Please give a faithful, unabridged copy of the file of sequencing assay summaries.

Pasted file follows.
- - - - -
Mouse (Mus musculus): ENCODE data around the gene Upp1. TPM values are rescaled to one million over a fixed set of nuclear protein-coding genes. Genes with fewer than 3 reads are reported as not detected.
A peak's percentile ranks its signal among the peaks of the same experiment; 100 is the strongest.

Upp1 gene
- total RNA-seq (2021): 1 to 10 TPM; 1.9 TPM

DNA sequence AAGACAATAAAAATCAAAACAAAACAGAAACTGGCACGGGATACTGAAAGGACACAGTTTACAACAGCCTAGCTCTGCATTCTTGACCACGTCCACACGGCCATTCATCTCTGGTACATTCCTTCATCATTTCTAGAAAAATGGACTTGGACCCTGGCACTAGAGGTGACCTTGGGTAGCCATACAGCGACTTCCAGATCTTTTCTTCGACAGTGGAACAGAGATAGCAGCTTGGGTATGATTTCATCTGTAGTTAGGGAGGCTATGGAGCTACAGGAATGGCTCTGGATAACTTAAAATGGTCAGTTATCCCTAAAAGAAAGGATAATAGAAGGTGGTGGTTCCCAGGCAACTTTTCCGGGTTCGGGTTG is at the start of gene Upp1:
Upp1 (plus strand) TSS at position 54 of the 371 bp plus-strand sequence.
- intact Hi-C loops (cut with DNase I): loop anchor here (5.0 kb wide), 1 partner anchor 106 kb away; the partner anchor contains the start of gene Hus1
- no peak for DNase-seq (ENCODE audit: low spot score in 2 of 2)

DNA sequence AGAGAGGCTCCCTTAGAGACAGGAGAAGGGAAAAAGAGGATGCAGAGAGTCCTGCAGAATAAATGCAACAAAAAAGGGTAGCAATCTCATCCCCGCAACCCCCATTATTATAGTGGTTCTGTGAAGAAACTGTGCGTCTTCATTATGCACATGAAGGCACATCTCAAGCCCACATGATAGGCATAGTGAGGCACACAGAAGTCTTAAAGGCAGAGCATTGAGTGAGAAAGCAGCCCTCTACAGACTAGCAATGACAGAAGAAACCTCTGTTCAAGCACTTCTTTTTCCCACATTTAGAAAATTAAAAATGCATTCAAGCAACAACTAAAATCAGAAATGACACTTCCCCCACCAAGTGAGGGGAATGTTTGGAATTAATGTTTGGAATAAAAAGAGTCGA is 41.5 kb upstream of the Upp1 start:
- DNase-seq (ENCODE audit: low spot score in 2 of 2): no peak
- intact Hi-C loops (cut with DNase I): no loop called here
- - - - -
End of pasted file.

Mouse (Mus musculus): ENCODE data around the gene Upp1. TPM values are rescaled to one million over a fixed set of nuclear protein-coding genes. Genes with fewer than 3 reads are reported as not detected.
A peak's percentile ranks its signal among the peaks of the same experiment; 100 is the strongest.

Upp1 gene
- total RNA-seq (2021): 1 to 10 TPM; 1.9 TPM

DNA sequence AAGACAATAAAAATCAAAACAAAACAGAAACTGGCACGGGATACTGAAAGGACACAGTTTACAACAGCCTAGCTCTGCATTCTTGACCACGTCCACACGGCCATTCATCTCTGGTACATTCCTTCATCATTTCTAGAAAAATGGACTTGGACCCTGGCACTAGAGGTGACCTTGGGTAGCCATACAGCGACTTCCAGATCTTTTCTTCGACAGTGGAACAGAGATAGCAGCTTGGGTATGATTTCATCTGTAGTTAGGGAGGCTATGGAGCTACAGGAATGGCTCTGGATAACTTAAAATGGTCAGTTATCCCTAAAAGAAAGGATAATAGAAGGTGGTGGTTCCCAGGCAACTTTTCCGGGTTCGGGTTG is at the start of gene Upp1:
Upp1 (plus strand) TSS at position 54 of the 371 bp plus-strand sequence.
- intact Hi-C loops (cut with DNase I): loop anchor here (5.0 kb wide), 1 partner anchor 106 kb away; the partner anchor contains the start of gene Hus1
- no peak for DNase-seq (ENCODE audit: low spot score in 2 of 2)

DNA sequence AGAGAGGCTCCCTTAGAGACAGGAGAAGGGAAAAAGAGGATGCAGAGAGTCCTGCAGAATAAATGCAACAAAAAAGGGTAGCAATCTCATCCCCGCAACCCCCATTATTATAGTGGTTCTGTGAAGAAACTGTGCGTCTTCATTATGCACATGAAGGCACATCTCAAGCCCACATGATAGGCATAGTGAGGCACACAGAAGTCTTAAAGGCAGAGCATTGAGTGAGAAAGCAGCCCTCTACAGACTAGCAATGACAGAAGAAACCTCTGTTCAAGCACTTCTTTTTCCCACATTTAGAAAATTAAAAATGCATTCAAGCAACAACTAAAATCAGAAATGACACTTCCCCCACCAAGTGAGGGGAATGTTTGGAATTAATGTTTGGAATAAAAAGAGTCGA is 41.5 kb upstream of the Upp1 start:
- DNase-seq (ENCODE audit: low spot score in 2 of 2): no peak
- intact Hi-C loops (cut with DNase I): no loop called here